Hi All, the following is an update the Make Lehigh Valley Filament Extruder Project. This update is dedicated Matt Schwarz who recently passed away and who was a co-organizer of Make Lehigh Valley makerspace. Matt was an early proponent DIY 3D printing, filament extrusion and completed prior work at the space in the extrusion of filaments, building of the the space's first 3D printer and other initiatives. Matt's presence at the space will be missed by all.
Current activities in the filament extruder have focused on the refinement of the heating element and the motor. The oven element heater has been replaced by fiberglass covered nichrome wire powered by a repurposed inverter transformer. The output of the transformer is 6 vac which powers parallel strands of nichrome wire.
A 'slo-sync' 72 rpm motor has been installed to power the extruder. Testing has indicated that this is a little slow and work is underway to either speed up the motor via a variable frequency drive or replace the motor with another type.
Next steps including installation of thermocouples at several locations on the extruder body and building an Arduino circuit to read and display the temperatures. Additional testing will done to refine location of nichrome heating elements and assess whether multi-stage heating of the extruder assembly is warranted. The motor drive is also being redesigned to achieve higher extruder speeds.
Hi All, the following is an update the Make Lehigh Valley Filament Extruder Project. Thus far, the concept has been demonstrated successfully with production of several meters of ABS filament!!!
The emphasis on the project at this stage is determining fundamental parameters for operation of key sections of the design. Key sections of the project include; nozzle design (nozzle diameter, length, inlet & outlet shape), material heater body design (single stage vs. multistage heating, heater element design including material, voltage, current, insulation), extruder design (length of extruder, hopper geometry) and drive mechanism (gear reduction, clutch, drive motor options).
Safety is a key design consideration for the project. For example, low voltages are planned for powering of the heater element along with interlocks to protect against extruder or motor overload.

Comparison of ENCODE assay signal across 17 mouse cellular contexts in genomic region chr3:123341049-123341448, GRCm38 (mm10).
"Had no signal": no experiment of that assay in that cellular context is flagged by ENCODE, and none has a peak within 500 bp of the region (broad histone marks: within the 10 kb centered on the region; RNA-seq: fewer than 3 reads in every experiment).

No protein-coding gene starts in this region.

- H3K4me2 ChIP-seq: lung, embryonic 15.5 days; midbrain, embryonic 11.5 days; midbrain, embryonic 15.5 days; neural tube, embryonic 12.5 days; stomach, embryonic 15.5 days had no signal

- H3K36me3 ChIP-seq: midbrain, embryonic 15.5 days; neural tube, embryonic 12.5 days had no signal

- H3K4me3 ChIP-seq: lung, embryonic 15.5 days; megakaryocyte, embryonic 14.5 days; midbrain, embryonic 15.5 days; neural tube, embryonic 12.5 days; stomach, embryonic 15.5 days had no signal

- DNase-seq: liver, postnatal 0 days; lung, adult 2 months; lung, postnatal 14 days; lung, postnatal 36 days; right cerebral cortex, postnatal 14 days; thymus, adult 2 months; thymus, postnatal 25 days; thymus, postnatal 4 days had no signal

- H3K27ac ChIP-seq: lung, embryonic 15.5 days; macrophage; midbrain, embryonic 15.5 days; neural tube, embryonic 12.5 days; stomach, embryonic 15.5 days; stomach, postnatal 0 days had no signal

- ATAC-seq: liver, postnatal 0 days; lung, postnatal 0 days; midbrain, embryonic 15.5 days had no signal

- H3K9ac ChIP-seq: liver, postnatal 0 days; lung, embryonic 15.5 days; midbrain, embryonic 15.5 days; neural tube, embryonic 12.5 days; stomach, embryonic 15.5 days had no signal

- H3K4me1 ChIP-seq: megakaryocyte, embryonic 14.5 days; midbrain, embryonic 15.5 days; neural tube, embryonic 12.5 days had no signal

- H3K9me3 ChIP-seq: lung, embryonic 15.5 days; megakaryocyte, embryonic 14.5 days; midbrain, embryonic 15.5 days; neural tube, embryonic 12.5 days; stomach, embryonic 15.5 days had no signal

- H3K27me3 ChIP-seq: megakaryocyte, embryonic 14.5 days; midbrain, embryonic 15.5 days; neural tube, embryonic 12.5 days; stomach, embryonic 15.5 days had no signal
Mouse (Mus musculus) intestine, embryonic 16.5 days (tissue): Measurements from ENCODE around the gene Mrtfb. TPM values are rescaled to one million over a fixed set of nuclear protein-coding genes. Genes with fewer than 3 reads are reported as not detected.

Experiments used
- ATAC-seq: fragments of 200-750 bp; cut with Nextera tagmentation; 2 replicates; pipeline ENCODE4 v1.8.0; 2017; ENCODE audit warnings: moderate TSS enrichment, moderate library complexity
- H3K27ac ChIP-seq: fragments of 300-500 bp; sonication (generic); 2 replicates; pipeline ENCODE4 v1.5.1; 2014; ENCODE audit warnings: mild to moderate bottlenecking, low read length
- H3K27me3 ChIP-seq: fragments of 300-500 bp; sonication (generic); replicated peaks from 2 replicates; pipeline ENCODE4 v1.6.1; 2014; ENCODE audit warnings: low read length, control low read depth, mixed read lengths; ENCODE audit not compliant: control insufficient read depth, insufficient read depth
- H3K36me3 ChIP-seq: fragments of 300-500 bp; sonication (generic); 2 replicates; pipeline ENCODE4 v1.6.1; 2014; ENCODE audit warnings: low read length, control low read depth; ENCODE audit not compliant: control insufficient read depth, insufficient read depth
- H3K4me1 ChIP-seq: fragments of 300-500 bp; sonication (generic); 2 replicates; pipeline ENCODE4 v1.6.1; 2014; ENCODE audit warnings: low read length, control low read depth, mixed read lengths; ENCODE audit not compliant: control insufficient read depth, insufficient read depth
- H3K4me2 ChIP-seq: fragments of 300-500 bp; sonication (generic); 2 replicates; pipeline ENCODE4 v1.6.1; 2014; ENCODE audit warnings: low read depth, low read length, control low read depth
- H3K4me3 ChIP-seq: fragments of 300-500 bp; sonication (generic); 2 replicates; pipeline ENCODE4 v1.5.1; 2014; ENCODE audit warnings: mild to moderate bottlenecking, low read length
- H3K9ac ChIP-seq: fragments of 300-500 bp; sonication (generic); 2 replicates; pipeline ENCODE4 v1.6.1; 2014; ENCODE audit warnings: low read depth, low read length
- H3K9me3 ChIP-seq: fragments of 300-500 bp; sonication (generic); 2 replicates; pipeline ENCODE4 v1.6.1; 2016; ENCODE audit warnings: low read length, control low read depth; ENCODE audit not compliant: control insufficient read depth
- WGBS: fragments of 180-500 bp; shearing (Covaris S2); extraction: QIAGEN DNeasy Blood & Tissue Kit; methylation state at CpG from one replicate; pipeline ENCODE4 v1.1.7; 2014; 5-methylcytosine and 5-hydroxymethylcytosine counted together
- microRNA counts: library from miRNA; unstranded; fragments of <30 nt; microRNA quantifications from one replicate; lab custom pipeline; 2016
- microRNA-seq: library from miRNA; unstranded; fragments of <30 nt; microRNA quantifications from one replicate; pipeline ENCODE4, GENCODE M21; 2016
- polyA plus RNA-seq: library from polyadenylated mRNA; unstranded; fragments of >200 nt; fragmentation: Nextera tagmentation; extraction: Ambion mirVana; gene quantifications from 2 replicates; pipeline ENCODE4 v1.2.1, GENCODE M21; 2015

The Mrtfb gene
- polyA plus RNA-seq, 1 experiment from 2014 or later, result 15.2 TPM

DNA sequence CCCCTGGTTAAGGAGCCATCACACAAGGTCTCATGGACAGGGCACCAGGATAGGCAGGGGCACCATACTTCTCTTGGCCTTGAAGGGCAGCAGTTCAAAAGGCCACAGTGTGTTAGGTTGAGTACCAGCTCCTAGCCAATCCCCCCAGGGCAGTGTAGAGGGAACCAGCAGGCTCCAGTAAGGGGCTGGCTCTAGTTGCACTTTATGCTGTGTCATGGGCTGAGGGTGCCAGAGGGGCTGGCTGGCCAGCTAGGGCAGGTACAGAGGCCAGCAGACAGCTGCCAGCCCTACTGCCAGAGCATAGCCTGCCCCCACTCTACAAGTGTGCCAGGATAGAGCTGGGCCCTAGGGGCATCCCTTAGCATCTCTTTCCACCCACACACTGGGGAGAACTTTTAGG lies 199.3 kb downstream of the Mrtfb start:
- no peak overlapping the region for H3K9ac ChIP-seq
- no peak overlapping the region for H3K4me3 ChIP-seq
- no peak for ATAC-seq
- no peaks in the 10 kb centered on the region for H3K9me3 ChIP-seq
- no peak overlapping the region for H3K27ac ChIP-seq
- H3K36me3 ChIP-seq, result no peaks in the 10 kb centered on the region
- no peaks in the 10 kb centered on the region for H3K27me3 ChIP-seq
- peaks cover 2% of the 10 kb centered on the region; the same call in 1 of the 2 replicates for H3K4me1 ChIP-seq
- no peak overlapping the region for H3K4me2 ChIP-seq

Next steps include; refinement of the heater element, incorporation of automatic heater control and testing of motor drive options. Once these items are tested satisfactorily, more sophisticated automation is planned. The automation is expected to include an integrated control scheme incorporating heater controls, clutch slippage detection, drive motor controls and hopper feed sensing and controls. Control platform and sensor options are still under review with the emphasis on safety, open source, simplicity, availability, cost and reliability.
Additional project details are provided in previous posts.
Comments and suggestions welcomed!
Besides the RepRap Mendel that the space is putting together, I'm putting together an ORD Bot Hadron, the larger brother of the ORD Bot Quantum. It took me a long time to decide between this and SeeMeCNC's RostockMax. The first beta tester, Jeremy, brought an ORD Bot Quantum to Make Lehigh Valley quite awhile and showed off its impressive qualities.
In many basic ways, this is a simplified version of the RepRap based on MakerSlide and without the interest in being able to print as much of the printer as possible. I'm interested in comparing the time of assembly and results with the RepRap. It seems generally agreed that both printers are capable of equal quality. The typical Mendel may require more regular maintenance than an Ord Bot and require more effort to get well calibrated. The rigidity of the MakerSlide makes for a more stable platform.
The Ord Bot design is strictly a mechanical platform. Most kits only include the mechanical platform and steppers to get it moving. The come in various stages of assembly. The kit I purchased was from Automation Technologies, Inc.
Once I had the platform I had to decide what electronics and extruder I wanted to use. I'm going with Panucatt's X3 and heated bed for the electronics. My extruder choice is the brand new SeeMeCNC EZstruder extruder. (I'm sure to regret going with the bleeding edge, but its just so flexible.) I still need to pick up a hot end. I'll probably go with the J-Head when they come back in stock. I understand they usually are stocked at hotends.com on Friday afternoons at noon and are gone over the weekend.
I'm rather partial to the aesthetics of the Ord Bot over the RepRap also. The nice blue anodized aluminum and sleek smooth lines are nice. The ability to hide the cables inside the MakerSlide is also a great plus and the ability to expand it rather simply with just bigger or smaller pieces of makerslide is another notable feature.
Matthew is working on a refurb job for the light on his wife's old coaster bicycle. The original light had two D-cell batteries that had corroded away years ago and lamps that may be hard to replace, but it has a great tactically pleasing switch and body that he hopes to preserve. We discussed options for putting LED lighting in the body of the light. He has a ton of space to work with so I've gone oven to Adafruit and tossed together a wish list of items to use to refurb this. Yeah, it's probably overkill, but it'd be an amazing light.
- USB/DC Lithium Polymer battery charger 5-12V - 3.7/4.2v cells
- Lithium Ion Polymer Battery - 3.7v 1300mAh
I'm not sure what to suggest for the best LEDs to fit the purpose. What do you guys think?